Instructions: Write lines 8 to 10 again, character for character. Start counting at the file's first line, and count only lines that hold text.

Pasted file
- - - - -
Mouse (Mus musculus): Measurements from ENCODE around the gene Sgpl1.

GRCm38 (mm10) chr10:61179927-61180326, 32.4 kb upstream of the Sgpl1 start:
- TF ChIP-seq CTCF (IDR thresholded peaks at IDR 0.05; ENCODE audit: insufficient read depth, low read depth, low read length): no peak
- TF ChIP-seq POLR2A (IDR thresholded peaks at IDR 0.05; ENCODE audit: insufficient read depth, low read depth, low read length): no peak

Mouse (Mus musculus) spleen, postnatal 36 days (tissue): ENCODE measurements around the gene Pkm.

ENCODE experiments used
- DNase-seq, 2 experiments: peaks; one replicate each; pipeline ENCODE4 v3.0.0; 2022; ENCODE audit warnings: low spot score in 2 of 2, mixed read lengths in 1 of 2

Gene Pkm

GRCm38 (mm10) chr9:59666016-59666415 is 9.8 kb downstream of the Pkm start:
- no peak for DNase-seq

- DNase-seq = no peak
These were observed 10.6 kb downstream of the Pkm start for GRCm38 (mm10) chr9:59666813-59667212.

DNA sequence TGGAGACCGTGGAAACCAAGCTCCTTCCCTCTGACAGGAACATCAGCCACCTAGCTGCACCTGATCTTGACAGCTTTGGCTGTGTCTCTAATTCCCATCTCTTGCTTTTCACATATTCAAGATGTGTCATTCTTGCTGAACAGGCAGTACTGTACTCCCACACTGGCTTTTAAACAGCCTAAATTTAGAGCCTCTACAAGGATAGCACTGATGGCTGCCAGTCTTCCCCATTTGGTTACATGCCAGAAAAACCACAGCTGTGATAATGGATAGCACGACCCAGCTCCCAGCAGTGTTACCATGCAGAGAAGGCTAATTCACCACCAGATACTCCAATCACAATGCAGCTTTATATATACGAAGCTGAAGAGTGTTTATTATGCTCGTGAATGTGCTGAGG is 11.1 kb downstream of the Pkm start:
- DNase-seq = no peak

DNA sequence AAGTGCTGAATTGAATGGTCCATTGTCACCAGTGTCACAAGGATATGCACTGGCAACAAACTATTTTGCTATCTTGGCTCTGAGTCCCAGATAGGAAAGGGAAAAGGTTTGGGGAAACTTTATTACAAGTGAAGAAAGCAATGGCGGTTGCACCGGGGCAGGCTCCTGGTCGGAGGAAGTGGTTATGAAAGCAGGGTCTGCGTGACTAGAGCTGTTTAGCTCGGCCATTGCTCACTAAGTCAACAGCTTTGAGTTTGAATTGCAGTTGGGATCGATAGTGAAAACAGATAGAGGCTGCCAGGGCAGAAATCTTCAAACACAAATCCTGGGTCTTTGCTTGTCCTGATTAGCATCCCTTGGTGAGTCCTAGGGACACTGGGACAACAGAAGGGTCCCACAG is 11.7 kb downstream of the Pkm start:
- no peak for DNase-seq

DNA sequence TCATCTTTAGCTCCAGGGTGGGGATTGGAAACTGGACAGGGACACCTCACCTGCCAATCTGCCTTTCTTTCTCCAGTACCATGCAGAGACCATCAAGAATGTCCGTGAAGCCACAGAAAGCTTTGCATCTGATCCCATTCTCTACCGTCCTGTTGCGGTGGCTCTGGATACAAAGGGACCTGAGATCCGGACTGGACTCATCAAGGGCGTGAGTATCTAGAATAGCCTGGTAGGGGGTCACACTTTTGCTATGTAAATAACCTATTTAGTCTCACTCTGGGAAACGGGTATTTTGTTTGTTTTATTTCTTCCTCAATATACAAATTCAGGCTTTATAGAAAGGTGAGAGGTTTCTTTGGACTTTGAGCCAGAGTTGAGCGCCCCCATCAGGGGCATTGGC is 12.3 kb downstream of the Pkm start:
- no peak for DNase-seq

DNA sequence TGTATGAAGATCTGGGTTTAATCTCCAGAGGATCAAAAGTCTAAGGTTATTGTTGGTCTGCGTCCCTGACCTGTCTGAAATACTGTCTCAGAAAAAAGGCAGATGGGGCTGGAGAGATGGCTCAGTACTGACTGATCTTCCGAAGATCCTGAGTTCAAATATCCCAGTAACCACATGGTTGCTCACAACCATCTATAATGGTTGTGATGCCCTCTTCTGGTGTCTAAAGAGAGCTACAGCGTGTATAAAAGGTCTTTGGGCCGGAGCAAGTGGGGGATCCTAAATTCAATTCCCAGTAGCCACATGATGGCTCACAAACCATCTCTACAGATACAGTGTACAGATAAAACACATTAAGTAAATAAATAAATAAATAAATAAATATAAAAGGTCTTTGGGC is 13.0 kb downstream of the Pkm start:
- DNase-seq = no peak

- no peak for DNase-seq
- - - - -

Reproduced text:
Gene Pkm

GRCm38 (mm10) chr9:59666016-59666415 is 9.8 kb downstream of the Pkm start:
- no peak for DNase-seq